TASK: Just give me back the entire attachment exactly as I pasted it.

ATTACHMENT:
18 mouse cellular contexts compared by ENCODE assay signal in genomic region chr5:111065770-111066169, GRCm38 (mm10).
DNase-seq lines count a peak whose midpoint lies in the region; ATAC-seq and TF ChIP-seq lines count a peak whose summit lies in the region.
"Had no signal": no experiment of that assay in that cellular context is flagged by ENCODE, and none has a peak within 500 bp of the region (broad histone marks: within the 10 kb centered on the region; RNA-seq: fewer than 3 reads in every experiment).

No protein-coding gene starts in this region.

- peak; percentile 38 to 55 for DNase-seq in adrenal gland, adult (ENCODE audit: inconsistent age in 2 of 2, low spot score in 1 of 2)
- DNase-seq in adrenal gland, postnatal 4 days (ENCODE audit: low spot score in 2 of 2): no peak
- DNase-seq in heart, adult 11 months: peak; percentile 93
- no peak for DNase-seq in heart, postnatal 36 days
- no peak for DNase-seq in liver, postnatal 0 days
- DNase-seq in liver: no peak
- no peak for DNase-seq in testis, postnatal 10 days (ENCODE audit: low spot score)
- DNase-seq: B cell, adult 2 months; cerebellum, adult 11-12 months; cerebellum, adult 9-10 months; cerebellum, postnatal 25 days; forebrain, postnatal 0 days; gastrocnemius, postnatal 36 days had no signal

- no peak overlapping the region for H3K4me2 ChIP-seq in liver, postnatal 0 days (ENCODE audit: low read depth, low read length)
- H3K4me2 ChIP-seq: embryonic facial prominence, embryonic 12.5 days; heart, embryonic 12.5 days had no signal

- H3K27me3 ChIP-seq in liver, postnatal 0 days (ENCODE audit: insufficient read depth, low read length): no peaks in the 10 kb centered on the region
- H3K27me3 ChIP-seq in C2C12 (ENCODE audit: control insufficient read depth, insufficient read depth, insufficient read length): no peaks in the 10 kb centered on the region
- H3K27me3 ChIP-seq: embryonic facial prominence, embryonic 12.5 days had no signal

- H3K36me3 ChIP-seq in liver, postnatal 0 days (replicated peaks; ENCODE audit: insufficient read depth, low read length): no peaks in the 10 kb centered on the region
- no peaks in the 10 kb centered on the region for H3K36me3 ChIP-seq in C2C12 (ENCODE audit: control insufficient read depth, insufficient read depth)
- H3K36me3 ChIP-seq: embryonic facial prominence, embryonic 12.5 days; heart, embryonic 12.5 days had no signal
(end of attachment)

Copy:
18 mouse cellular contexts compared by ENCODE assay signal in genomic region chr5:111065770-111066169, GRCm38 (mm10).
DNase-seq lines count a peak whose midpoint lies in the region; ATAC-seq and TF ChIP-seq lines count a peak whose summit lies in the region.
"Had no signal": no experiment of that assay in that cellular context is flagged by ENCODE, and none has a peak within 500 bp of the region (broad histone marks: within the 10 kb centered on the region; RNA-seq: fewer than 3 reads in every experiment).

No protein-coding gene starts in this region.

- peak; percentile 38 to 55 for DNase-seq in adrenal gland, adult (ENCODE audit: inconsistent age in 2 of 2, low spot score in 1 of 2)
- DNase-seq in adrenal gland, postnatal 4 days (ENCODE audit: low spot score in 2 of 2): no peak
- DNase-seq in heart, adult 11 months: peak; percentile 93
- no peak for DNase-seq in heart, postnatal 36 days
- no peak for DNase-seq in liver, postnatal 0 days
- DNase-seq in liver: no peak
- no peak for DNase-seq in testis, postnatal 10 days (ENCODE audit: low spot score)
- DNase-seq: B cell, adult 2 months; cerebellum, adult 11-12 months; cerebellum, adult 9-10 months; cerebellum, postnatal 25 days; forebrain, postnatal 0 days; gastrocnemius, postnatal 36 days had no signal

- no peak overlapping the region for H3K4me2 ChIP-seq in liver, postnatal 0 days (ENCODE audit: low read depth, low read length)
- H3K4me2 ChIP-seq: embryonic facial prominence, embryonic 12.5 days; heart, embryonic 12.5 days had no signal

- H3K27me3 ChIP-seq in liver, postnatal 0 days (ENCODE audit: insufficient read depth, low read length): no peaks in the 10 kb centered on the region
- H3K27me3 ChIP-seq in C2C12 (ENCODE audit: control insufficient read depth, insufficient read depth, insufficient read length): no peaks in the 10 kb centered on the region
- H3K27me3 ChIP-seq: embryonic facial prominence, embryonic 12.5 days had no signal

- H3K36me3 ChIP-seq in liver, postnatal 0 days (replicated peaks; ENCODE audit: insufficient read depth, low read length): no peaks in the 10 kb centered on the region
- no peaks in the 10 kb centered on the region for H3K36me3 ChIP-seq in C2C12 (ENCODE audit: control insufficient read depth, insufficient read depth)
- H3K36me3 ChIP-seq: embryonic facial prominence, embryonic 12.5 days; heart, embryonic 12.5 days had no signal